Court says Eskom award of contract unlawful, but not set aside
The high court in Johannesburg on Monday declared that Eskom's award of a tender to Senta Square to perform control and instrumentation maintenance at Camden Power Station in Mpumalanga between March 1 2019 and February 28 2022 was unlawful.
However, the court did not set the contract aside. Instead, it suspended the order it made pending the determination of a just and equitable remedy.
This means that, pending the determination of that remedy in September, Senta Square and Eskom must continue to perform on the terms of their agreement to carry out the work.
One of the losing bidders for the contract, Siemens, challenged its disqualification from the tender process. Siemens had been carrying out the work on Eskom’s behalf for at least 12 years, having itself successfully tendered for the work on four previous occasions. Siemens had attained a high score at the technical evaluation stage but was disqualified, apparently because it failed to demonstrate that it had met the “prequalification criteria” specified in the invitation to tender.
Tenderers were required to meet one of the three prequalification criteria regarding the minimum BBBEE status level in order for their bids to be considered.
They would either be an “exempt micro enterprise” [or EME], or to be a qualifying small enterprise [QSE] or to undertake to subcontract at least 30% of the work to EMEs or QSEs in various categories.
“There is no dispute on the papers that Siemens met at least one of the three prequalification criteria — the requirement to commit to subcontract 30% of the work to qualifying QSEs and EMEs,” acting judge Stuart Wilson said in his judgment. He said this was recorded in Eskom’s supplier development and localisation evaluation report, which was compiled as part of the tender evaluation process.
“Nonetheless, the report concludes, Siemens' 'B-BBE status and level' does not 'allow them to tender for this work'," the judge said.
The judge said it followed that Eskom accepted that Siemens had met at least one of the three prequalification criteria.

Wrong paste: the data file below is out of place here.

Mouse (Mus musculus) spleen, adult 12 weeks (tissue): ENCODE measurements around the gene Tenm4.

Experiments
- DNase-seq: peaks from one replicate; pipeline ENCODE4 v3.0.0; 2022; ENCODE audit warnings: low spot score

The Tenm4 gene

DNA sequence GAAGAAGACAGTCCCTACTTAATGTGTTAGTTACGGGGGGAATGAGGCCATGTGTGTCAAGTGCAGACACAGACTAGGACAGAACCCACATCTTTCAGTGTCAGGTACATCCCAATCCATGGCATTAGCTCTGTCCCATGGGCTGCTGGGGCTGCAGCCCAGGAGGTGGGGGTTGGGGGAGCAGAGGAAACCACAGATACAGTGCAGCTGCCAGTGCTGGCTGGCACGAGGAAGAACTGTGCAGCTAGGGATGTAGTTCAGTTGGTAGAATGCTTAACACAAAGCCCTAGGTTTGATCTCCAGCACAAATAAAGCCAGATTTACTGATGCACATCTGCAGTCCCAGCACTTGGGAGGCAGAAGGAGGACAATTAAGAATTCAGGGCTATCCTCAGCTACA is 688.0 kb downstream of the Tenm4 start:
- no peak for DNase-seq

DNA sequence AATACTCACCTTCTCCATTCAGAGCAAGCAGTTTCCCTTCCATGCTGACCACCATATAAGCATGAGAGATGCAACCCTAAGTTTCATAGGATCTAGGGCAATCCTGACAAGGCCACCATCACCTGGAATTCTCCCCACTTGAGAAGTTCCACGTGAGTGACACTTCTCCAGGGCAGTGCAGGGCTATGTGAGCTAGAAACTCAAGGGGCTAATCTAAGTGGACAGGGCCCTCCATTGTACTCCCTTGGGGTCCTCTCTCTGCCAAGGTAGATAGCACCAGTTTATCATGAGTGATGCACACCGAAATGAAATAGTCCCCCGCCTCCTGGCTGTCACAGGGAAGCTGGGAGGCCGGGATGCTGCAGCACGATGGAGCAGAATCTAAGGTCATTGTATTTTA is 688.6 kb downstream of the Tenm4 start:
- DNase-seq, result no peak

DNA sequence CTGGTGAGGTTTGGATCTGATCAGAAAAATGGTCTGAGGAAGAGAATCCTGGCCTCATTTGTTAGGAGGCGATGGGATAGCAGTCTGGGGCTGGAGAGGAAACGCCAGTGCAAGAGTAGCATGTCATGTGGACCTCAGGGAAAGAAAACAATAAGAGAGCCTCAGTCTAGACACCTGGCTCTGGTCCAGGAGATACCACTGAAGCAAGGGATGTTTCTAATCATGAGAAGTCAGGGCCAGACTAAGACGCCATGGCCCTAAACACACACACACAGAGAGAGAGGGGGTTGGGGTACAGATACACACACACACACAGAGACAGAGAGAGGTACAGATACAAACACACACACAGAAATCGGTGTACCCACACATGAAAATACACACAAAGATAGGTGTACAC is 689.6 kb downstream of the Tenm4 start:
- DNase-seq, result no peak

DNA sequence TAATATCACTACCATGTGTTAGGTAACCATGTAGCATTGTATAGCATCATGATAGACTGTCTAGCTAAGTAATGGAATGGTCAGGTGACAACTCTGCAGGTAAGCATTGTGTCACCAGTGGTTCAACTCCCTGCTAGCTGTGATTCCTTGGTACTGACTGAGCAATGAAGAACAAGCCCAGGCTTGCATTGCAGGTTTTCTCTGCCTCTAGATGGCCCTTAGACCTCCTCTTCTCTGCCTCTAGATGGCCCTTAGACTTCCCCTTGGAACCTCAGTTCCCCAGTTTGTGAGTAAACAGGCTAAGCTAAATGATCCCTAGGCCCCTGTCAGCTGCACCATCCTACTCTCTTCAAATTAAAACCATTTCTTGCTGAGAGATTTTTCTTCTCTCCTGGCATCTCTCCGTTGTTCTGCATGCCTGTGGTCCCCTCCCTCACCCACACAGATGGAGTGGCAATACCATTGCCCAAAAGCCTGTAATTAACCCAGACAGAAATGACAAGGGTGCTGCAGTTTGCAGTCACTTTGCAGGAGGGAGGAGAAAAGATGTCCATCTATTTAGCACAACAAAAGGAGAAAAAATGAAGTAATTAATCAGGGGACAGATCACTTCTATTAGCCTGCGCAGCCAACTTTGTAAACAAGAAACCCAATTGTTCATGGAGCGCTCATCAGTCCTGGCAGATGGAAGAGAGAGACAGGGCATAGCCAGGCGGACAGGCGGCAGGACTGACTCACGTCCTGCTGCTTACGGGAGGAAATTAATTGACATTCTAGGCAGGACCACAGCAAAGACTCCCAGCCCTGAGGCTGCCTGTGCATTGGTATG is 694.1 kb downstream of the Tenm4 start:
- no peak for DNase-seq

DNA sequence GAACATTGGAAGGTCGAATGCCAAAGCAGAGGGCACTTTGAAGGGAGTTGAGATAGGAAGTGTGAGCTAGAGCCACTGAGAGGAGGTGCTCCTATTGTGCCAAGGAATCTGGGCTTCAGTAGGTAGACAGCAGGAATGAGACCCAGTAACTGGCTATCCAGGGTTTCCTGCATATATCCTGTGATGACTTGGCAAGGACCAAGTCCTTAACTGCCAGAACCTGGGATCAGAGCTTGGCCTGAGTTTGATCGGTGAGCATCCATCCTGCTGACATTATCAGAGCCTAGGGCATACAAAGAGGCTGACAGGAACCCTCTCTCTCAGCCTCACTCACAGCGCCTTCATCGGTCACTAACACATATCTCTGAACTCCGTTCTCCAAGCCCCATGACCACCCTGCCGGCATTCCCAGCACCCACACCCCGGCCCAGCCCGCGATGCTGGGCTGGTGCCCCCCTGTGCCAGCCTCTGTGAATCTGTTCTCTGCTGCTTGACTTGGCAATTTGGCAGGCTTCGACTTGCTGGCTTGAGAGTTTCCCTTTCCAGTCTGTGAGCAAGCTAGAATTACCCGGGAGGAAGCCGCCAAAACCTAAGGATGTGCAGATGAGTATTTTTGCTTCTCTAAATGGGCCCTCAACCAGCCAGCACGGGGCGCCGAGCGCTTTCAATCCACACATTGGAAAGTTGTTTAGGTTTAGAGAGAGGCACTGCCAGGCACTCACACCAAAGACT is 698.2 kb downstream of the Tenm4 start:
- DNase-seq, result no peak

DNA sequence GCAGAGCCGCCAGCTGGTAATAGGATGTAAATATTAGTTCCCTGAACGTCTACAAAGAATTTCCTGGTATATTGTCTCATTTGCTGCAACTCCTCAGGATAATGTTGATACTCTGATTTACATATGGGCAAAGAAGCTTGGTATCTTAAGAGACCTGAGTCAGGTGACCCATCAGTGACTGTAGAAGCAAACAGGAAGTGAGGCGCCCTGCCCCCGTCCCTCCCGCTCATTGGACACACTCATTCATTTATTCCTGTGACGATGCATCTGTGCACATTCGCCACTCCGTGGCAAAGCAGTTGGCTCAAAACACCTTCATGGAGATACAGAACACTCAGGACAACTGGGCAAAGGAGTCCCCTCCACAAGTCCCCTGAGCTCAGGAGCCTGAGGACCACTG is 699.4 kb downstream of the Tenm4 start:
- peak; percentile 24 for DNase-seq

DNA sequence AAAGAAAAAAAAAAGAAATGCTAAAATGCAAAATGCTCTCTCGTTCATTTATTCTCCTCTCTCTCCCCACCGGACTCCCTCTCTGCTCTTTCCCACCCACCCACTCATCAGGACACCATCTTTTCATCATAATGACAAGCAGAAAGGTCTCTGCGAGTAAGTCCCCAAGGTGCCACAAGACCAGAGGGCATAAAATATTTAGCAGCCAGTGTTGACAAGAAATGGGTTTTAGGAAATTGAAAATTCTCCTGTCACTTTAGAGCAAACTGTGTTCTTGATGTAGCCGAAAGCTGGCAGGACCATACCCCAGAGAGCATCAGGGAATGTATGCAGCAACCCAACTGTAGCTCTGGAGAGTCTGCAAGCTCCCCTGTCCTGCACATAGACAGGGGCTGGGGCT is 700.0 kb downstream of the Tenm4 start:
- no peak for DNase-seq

“Eskom nonetheless concluded that this was insufficient to meet the criteria as they were set out in the invitation to tender. But that was erroneous.”
Wilson said this was at odds with the conditions set in the invitation to tender itself.
“There was accordingly no basis on which the criteria could rationally justify Siemens’ disqualification from the tender process.”
Wilson said Siemens’ disqualification from the tender process was therefore unlawful.
He said that tainted the tender process as a whole, and rendered Senta Square’s appointment unlawful and invalid.
“Given the present fragility of SA’s power distribution system, I am loath to simply set aside the tender process without some sense of what effect, if any, that would have on Camden Power Station and its productive capacity.”
Wilson said he was alive to the fact that the contract awarded to Senta Square had only just over six months left to run.
“I need to know how, on the facts, that might affect any order I make to require the tender process to be rerun.”
The judge said Senta Square has not, to date, participated in the proceedings.
“However, now that the tender process has been found to have been unlawful, Senta may well have a renewed interest in participating in these proceedings. It should clearly be given an opportunity to be heard at the remedy stage,” he said.
In his order, Wilson directed the parties to furnish factual information on affidavit on the just and equitable remedy to be granted in light of the judgment, by no later than September 3.